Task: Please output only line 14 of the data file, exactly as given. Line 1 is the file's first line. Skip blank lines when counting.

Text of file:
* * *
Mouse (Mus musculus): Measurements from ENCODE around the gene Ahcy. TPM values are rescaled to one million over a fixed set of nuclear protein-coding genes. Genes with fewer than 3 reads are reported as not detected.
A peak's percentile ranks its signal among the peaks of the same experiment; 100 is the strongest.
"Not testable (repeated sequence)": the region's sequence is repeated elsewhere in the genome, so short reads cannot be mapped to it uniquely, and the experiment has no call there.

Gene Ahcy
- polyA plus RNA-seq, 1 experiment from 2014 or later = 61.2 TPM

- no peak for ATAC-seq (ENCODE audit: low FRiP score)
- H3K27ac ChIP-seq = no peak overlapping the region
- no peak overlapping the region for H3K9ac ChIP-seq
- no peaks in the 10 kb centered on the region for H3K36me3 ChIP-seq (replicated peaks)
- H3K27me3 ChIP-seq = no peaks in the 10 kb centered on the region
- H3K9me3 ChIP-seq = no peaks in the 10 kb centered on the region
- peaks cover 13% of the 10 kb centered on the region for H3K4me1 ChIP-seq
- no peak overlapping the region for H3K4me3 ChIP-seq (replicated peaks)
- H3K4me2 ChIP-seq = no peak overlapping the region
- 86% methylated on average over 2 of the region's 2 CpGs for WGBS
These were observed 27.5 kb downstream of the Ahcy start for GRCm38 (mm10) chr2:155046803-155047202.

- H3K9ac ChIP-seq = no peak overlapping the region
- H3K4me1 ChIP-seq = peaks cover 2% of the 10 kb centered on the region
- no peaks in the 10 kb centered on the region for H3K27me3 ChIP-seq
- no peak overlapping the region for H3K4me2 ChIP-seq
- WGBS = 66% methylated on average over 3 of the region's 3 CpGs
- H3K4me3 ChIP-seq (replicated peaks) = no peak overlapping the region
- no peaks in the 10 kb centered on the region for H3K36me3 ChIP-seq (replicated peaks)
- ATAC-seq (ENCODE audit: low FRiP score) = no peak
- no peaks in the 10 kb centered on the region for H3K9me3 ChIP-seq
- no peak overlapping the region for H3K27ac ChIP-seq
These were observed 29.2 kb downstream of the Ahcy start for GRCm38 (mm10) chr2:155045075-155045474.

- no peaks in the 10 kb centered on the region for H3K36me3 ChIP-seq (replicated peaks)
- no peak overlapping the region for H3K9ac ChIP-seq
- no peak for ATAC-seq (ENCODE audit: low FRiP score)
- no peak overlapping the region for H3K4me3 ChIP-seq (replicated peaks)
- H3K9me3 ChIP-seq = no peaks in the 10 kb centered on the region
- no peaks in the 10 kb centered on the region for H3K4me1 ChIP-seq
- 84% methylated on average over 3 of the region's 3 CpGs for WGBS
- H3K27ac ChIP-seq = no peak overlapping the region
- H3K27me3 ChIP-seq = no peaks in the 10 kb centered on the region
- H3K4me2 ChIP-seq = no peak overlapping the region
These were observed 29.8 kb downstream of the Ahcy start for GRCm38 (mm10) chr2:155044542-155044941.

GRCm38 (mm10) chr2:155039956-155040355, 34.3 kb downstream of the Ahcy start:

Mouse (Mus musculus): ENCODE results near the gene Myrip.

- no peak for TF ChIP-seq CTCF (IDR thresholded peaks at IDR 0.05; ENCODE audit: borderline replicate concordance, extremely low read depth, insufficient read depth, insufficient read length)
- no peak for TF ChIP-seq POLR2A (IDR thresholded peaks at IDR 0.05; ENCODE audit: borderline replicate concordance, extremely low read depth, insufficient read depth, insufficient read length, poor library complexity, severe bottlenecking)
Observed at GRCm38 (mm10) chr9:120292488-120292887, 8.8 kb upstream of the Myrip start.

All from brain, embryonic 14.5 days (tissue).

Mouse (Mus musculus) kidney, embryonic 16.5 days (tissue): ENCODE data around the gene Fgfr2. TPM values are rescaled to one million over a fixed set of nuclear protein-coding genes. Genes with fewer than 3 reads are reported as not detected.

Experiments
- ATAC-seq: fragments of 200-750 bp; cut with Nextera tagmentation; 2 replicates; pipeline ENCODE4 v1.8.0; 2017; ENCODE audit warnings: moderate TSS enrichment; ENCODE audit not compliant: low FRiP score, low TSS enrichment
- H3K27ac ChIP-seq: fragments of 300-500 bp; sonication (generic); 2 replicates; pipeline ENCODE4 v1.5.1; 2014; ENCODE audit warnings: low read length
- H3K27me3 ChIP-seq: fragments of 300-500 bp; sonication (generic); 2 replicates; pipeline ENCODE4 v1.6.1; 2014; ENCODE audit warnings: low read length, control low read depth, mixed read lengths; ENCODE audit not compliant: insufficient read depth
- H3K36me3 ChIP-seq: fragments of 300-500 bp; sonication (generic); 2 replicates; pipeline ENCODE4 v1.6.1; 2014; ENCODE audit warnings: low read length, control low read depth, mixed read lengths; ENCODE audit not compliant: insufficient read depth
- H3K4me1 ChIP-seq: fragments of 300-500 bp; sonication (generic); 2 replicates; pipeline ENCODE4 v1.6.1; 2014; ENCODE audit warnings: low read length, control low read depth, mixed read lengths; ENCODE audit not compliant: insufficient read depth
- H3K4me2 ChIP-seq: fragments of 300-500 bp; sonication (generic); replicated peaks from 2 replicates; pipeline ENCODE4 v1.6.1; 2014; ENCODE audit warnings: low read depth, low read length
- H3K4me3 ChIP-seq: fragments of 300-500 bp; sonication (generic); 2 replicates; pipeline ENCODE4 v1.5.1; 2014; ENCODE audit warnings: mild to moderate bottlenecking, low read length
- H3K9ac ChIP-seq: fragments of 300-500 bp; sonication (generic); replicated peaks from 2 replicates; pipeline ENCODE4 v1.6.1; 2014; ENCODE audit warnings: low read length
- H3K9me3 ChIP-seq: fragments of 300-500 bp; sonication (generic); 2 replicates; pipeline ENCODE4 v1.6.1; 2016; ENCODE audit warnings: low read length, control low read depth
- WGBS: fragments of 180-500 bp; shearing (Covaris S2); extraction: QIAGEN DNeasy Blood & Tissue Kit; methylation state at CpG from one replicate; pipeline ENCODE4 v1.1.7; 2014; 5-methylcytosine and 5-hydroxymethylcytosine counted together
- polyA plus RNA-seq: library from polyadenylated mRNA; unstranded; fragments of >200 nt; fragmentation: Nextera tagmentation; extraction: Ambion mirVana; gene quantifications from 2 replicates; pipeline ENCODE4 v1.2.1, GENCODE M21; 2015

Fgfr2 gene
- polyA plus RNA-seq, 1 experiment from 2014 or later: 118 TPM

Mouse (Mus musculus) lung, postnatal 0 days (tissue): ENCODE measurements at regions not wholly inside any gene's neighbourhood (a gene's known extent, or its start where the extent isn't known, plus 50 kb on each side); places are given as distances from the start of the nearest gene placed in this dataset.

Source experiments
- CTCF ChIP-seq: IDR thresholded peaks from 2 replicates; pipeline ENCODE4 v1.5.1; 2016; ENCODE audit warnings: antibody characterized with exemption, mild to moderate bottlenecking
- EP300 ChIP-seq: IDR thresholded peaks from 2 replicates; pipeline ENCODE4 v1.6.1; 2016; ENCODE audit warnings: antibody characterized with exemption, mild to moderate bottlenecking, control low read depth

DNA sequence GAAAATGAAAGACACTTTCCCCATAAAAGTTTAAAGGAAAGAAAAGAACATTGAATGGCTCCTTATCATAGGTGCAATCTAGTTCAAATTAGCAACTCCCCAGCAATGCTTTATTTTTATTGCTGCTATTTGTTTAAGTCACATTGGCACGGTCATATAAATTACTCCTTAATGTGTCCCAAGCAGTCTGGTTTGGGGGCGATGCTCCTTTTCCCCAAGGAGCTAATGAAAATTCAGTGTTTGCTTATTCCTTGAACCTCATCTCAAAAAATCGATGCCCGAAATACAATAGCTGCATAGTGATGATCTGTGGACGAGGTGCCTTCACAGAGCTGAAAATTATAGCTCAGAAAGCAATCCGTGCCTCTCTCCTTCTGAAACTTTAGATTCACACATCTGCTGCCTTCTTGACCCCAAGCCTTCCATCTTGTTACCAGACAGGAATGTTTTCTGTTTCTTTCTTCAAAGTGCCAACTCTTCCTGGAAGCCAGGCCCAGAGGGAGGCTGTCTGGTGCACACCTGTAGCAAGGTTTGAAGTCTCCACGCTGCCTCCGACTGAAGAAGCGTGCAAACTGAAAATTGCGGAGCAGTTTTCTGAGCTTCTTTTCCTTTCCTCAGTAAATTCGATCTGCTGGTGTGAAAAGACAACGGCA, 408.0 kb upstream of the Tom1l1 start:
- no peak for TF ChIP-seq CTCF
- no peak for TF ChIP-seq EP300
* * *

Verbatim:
- H3K4me2 ChIP-seq = no peak overlapping the region